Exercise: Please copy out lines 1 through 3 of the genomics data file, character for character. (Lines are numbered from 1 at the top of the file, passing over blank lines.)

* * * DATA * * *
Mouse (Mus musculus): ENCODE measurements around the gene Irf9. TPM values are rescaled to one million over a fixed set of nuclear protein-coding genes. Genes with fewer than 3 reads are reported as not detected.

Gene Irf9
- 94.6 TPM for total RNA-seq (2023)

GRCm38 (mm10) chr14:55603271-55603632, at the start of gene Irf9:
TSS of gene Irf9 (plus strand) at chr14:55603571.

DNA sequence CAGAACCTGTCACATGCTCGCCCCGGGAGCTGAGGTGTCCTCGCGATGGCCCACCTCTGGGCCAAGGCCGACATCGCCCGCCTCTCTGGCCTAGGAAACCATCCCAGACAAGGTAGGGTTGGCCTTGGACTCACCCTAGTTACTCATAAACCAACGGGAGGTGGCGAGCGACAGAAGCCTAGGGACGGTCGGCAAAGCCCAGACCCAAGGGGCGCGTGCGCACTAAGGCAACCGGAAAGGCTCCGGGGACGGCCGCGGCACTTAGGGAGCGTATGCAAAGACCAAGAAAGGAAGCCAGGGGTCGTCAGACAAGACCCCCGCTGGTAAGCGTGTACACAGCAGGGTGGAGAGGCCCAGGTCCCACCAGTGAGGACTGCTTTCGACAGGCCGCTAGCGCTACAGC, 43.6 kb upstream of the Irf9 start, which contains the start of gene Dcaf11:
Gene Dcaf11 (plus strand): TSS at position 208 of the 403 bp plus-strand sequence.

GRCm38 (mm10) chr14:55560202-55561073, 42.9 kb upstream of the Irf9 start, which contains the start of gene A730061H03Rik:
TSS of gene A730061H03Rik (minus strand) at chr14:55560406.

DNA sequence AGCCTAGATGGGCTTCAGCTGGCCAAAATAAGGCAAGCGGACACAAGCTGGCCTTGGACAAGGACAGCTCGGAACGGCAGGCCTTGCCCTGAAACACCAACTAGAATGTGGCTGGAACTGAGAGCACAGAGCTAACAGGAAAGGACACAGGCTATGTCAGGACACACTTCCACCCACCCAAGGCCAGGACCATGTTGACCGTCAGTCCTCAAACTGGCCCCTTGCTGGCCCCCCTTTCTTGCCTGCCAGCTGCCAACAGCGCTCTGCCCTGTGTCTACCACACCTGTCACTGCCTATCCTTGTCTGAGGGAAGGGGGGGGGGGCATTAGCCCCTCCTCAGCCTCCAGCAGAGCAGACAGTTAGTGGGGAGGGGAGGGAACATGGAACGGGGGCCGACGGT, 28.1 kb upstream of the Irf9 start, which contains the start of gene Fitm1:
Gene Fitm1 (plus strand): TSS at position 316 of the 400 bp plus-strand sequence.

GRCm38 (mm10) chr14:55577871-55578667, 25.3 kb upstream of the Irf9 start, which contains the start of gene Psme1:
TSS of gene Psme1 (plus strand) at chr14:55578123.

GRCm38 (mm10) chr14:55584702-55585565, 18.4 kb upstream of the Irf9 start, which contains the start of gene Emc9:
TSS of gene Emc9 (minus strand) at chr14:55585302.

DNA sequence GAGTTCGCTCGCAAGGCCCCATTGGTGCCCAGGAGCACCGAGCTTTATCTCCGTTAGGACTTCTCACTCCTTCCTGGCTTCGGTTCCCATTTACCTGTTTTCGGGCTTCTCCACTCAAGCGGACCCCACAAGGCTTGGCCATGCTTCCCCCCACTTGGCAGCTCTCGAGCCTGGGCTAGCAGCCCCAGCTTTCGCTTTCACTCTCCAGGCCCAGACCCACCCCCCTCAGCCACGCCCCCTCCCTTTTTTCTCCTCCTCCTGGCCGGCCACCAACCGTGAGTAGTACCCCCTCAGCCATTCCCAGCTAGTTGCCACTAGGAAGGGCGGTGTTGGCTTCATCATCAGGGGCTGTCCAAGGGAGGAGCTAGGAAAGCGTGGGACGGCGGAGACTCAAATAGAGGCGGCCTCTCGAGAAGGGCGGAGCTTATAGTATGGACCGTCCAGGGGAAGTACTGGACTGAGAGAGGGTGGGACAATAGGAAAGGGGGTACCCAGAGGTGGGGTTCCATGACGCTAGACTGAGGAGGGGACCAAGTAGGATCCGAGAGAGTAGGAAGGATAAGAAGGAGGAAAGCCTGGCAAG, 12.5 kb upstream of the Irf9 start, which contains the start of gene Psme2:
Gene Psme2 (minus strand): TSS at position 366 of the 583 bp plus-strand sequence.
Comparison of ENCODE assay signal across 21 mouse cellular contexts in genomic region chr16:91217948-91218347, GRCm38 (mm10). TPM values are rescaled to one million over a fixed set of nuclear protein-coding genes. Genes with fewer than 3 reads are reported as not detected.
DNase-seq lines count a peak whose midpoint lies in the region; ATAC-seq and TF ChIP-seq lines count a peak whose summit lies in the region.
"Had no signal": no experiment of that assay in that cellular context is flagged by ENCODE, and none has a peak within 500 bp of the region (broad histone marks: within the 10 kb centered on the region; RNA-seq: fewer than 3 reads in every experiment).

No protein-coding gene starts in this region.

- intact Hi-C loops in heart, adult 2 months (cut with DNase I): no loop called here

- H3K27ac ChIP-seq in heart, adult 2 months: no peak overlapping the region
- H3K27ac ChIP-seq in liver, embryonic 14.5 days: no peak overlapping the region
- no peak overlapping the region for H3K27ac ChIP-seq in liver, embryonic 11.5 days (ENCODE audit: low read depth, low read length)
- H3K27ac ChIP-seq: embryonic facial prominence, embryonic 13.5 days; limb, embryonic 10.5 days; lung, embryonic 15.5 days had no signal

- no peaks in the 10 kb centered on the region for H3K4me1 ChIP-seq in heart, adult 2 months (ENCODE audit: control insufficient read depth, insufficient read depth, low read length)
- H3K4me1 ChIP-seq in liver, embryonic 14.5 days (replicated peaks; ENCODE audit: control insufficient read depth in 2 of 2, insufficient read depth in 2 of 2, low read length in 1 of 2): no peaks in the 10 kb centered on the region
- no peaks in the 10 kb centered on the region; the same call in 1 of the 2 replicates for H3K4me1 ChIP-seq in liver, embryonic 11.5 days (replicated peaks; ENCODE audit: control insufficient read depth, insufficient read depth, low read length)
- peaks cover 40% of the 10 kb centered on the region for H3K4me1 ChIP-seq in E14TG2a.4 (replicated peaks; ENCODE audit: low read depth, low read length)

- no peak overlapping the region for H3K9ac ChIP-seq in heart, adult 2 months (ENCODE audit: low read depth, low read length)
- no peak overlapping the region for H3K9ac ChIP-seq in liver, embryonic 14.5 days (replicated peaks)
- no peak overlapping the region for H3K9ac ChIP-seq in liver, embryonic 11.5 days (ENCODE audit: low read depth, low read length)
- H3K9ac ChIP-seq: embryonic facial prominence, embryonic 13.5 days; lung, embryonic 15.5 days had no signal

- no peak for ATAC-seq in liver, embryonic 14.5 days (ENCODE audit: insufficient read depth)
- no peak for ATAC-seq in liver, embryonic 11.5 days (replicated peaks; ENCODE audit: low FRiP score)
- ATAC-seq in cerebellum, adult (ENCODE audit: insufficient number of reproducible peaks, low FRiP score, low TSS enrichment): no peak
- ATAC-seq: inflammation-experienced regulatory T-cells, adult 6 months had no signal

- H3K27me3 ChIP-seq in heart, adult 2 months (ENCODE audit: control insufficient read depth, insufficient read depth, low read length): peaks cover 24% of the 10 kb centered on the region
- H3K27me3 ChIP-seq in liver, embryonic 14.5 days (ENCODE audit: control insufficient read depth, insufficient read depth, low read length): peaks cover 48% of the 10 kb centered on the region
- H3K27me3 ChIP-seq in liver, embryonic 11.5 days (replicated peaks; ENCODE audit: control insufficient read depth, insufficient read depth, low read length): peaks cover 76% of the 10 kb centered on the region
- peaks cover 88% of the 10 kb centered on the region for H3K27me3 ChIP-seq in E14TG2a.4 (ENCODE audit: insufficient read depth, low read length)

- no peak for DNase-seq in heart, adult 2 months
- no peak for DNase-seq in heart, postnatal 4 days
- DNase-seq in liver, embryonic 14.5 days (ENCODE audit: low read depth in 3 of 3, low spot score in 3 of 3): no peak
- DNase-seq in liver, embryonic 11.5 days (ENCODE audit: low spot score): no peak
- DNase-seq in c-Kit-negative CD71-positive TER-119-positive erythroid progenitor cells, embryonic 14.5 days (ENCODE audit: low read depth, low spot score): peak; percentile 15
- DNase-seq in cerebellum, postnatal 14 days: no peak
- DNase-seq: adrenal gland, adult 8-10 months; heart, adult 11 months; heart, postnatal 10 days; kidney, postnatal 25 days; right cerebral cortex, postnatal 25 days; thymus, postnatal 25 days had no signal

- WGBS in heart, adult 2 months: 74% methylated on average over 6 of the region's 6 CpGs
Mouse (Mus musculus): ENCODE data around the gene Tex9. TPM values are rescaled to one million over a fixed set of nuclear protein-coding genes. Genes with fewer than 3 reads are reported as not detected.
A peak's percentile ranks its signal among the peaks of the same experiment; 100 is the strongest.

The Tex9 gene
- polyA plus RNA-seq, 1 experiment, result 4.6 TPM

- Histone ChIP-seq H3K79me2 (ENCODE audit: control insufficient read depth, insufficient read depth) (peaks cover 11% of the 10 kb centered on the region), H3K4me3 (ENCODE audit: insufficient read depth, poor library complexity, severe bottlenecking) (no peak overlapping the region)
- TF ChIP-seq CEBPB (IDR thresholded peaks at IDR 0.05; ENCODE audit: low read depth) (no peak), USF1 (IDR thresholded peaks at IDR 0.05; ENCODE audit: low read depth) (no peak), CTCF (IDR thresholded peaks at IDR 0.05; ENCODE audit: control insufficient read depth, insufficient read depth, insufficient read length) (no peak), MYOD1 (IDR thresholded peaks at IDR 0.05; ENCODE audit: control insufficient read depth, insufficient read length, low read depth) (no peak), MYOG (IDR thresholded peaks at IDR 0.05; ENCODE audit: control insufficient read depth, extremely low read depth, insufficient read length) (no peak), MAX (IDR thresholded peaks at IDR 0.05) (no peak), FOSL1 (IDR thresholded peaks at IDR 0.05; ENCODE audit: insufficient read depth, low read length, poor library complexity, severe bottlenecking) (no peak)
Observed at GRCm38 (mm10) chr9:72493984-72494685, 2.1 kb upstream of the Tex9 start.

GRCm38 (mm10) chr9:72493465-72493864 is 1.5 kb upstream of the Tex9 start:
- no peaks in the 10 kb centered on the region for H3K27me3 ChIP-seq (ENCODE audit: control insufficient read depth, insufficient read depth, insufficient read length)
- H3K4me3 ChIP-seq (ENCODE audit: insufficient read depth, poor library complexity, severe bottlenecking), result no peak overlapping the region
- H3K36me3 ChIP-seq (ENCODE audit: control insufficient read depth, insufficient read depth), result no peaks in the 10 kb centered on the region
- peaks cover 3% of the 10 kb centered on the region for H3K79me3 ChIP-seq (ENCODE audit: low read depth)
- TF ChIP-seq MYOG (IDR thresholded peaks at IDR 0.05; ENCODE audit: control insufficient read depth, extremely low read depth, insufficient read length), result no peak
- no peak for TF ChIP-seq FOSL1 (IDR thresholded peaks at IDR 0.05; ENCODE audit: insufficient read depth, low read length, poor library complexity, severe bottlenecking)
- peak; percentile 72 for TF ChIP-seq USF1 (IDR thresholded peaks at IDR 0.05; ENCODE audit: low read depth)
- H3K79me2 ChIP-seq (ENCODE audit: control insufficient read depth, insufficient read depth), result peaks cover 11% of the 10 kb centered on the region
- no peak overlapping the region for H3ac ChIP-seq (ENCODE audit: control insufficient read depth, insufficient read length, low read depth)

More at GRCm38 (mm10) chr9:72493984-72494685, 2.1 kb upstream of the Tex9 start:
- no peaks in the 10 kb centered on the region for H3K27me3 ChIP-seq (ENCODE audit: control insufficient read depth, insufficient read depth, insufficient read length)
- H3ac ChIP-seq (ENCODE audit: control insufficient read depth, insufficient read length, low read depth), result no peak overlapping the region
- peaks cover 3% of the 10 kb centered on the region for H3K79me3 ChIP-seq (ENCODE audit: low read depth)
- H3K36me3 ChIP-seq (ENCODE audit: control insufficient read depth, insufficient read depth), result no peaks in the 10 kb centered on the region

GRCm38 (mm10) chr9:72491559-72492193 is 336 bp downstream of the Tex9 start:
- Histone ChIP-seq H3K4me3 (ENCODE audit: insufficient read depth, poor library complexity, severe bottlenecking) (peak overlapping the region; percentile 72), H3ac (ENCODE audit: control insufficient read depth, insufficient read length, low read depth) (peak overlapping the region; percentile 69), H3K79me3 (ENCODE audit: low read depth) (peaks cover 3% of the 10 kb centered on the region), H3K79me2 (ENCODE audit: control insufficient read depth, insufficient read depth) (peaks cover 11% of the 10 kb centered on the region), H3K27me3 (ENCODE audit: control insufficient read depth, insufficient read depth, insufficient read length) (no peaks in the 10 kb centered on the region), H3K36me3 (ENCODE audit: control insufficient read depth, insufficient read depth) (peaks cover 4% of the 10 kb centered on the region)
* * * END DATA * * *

Mouse (Mus musculus): ENCODE measurements around the gene Irf9. TPM values are rescaled to one million over a fixed set of nuclear protein-coding genes. Genes with fewer than 3 reads are reported as not detected.

Gene Irf9
- 94.6 TPM for total RNA-seq (2023)